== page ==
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Milton Keynes Short Breaks and Shared Lives Outstanding

Reports


Inspection carried out on 17 January 2018

During a routine inspection

Milton Keynes Short Breaks and Shared Lives service is registered to provide accommodation and personal care to people who have a range of support needs.

The short breaks service provides respite and short break accommodation for people with learning disabilities and complex needs. The service is provided in two residential bungalows and is registered to provide accommodation and personal care to fourteen people. One bedroom is set aside for emergency respite placements.

The Shared Lives Service recruits people to become paid carers to support adults with a range of support needs. People stay in the carer’s home and receive their support within a family environment. Shared Lives support can vary from a day a week, a day a month, overnight stays or living with someone for a short while or permanently. Staff employed by the shared lives service provide support to people and their carers.

The service has been developed and designed in line with the values that underpin the Registering the Right Support and other best practice guidance. These values include choice, promotion of independence and inclusion. People with learning disabilities and complex needs using the service can live as ordinary a life as any citizen.

At the time of our inspection, there were twenty-one people who regularly received support from the short breaks service and fourteen people using the shared lives service. Both services were overseen by one registered manager.

At the last inspection, on 6 January 2016, the service was rated ‘Good'. At this inspection we found that the service was now rated ‘Outstanding’.

There was a registered manager in post. A registered manager is a person who has registered with the CQC to manage the service. Like registered providers, they are 'registered persons'. Registered persons have legal responsibility for meeting the requirements in the Health and Social Care Act 2008 and associated Regulations about how the service is run.

The service demonstrated an excellent commitment to providing outstanding support, which put people at the heart of everything. The provider and registered manager led the staff to deliver person centred care, which had achieved consistently outstanding outcomes for people.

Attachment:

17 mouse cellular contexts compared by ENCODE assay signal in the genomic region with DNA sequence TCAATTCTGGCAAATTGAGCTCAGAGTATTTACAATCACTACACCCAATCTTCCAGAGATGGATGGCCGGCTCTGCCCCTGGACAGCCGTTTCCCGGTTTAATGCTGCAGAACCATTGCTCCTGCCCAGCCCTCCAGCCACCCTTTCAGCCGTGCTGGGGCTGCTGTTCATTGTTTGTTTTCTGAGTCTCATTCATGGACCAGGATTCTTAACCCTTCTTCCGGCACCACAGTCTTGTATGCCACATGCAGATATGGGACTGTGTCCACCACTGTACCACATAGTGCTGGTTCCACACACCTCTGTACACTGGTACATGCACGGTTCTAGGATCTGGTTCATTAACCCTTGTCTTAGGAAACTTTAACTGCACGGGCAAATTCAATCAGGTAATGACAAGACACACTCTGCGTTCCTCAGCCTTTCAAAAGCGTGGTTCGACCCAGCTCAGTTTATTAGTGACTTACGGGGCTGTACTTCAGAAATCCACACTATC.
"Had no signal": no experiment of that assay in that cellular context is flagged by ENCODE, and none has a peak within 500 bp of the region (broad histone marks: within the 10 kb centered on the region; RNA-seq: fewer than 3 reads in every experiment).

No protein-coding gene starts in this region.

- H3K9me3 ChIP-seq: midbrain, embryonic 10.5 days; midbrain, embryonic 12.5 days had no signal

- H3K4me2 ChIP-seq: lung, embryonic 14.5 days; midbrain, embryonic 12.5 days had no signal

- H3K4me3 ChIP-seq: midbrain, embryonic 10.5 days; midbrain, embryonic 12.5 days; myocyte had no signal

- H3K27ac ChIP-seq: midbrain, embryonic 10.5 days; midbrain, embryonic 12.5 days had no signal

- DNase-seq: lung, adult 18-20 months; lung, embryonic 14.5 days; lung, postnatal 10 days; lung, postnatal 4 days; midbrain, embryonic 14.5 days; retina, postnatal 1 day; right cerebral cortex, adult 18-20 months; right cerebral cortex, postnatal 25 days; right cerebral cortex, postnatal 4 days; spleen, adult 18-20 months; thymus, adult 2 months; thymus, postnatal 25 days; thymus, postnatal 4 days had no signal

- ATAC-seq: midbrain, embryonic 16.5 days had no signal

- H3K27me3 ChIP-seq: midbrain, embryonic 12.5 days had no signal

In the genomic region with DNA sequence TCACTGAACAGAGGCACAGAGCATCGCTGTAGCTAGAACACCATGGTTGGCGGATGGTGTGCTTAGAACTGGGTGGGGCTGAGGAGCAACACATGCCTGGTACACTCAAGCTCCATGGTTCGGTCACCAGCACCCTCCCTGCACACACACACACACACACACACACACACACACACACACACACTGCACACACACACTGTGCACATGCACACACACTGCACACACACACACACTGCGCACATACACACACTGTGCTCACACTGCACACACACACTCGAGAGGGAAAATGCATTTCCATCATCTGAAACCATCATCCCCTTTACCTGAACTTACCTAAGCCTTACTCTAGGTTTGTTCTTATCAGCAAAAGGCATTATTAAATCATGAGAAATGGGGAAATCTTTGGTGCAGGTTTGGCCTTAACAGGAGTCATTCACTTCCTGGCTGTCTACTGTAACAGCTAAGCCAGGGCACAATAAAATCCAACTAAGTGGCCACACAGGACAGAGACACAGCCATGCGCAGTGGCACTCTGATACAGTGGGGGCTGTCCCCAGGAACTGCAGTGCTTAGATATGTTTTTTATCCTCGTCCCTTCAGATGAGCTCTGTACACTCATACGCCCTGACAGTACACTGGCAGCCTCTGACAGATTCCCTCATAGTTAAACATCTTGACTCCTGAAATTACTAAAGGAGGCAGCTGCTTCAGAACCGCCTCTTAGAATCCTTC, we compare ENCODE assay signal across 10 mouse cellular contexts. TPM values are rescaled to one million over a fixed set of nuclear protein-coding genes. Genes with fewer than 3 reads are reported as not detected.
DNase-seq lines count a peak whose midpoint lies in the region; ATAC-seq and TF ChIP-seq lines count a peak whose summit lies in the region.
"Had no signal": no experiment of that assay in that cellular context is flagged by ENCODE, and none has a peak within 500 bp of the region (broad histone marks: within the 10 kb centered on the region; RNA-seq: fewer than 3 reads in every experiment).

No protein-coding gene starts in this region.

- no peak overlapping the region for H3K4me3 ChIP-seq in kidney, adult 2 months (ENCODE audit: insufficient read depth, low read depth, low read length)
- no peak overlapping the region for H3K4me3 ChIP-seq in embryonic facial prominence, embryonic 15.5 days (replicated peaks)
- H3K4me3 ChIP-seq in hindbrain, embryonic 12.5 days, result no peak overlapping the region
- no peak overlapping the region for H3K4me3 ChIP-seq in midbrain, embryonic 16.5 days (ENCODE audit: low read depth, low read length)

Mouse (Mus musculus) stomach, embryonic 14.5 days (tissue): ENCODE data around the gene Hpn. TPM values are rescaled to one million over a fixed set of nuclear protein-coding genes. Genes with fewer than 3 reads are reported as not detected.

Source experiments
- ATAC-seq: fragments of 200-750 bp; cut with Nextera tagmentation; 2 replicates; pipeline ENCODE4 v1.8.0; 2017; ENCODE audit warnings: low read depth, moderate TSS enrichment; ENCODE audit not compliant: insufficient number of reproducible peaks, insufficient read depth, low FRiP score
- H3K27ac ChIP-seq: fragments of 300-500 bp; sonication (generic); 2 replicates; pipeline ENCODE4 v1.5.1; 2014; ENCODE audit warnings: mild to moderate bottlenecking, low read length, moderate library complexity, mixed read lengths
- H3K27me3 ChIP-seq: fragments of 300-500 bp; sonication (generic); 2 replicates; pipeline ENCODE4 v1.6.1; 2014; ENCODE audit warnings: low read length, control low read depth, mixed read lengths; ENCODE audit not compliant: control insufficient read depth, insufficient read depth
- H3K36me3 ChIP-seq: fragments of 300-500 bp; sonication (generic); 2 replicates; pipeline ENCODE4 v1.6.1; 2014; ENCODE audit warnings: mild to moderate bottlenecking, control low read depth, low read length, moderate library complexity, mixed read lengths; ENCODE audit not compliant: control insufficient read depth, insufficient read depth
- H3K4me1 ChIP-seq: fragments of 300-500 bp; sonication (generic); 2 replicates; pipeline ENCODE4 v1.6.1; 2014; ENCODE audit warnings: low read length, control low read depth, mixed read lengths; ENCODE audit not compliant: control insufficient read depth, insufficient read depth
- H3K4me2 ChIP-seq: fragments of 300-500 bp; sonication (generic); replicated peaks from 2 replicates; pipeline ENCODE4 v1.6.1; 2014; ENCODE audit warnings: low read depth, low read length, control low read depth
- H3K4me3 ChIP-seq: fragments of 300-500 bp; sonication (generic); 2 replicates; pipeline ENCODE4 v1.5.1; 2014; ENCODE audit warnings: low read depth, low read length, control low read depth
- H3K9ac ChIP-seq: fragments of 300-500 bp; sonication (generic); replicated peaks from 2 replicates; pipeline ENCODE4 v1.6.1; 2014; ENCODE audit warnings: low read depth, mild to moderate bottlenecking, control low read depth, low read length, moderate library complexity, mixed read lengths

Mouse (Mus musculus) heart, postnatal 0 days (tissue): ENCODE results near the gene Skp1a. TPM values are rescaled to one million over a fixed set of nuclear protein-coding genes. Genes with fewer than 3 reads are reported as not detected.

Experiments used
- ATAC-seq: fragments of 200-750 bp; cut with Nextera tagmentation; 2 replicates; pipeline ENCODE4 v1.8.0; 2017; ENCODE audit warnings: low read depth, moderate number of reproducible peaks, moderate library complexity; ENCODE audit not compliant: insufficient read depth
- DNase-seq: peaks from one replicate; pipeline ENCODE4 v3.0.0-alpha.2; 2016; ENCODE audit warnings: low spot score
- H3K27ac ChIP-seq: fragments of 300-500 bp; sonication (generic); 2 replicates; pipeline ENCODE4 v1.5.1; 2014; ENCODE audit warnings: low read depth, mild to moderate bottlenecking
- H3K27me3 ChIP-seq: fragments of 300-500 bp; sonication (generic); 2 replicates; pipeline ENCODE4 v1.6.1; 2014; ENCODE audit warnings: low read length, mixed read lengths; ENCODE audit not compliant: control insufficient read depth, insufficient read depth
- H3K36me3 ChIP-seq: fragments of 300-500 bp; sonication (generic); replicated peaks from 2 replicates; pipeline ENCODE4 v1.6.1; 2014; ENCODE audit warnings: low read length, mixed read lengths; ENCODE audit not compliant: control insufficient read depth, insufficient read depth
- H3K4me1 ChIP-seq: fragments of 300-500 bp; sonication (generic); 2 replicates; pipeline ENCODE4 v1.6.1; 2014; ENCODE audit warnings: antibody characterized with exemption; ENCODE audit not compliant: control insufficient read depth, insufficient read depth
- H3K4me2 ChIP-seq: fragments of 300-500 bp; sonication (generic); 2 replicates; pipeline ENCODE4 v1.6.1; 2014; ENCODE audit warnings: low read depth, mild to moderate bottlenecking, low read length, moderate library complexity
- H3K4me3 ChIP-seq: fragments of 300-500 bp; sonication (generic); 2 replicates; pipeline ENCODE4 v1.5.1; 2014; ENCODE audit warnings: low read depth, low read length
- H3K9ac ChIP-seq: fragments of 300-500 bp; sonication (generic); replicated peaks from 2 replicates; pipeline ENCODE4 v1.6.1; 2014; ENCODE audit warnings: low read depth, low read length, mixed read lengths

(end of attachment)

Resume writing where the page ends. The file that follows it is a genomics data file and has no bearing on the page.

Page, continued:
Staff continuously went beyond expectations to ensure that people received truly individualised care that was flexible and responsive to their needs. Staff and carers respected people's individuality and empowered people to express their wishes and make their own choices.

Staff and carers demonstrated the provider's values of offering person centred care that respected people as individuals in all of their interactions with people. Staff and carers at all levels had a strong belief that they were providing the best possible care for people, and were confident and empowered in their roles because of the strong leadership and management across the service.

Staff and carers were innovative in their approach to support, and were enthusiastic about supporting people to overcome life’s challenges. People and their relatives consistently told us that the service provided exceptional care and support to people.

There was a very effective system of quality assurance that ensured people consistently received exceptional care and support. The people receiving support from the service had an enhanced quality of life because the service worked innovatively to respond to people’s feedback and enable people to have meaningful experiences.

Milton Keynes Short Breaks and Shared Lives Service went to great efforts to share their ideas and approach with other services to help encourage them to improve and provide better care for people.

Staff and carers had an understanding of abuse and the safeguarding procedures that should be followed to report abuse. Detailed risk assessments and behaviour management plans were in place to manage all risks within a person’s life. Staff were confident in supporting people with complex needs and b

Inspection carried out on 6 January 2016

During a routine inspection

Carers Short Breaks Service provides respite and short break accommodation for people with either physical or learning disabilities and complex needs. The service is provided in two linked bungalows in Bradville, near Milton Keynes. The service has 14 beds, some of which are reserved for emergency respite placements. At the time of our inspection there were ten people using the service and, in total there were 80 people who regularly used the service.

Our inspection took place on 6 January 2016. At the last inspection in December 2013, the provider was meeting the regulations we looked at.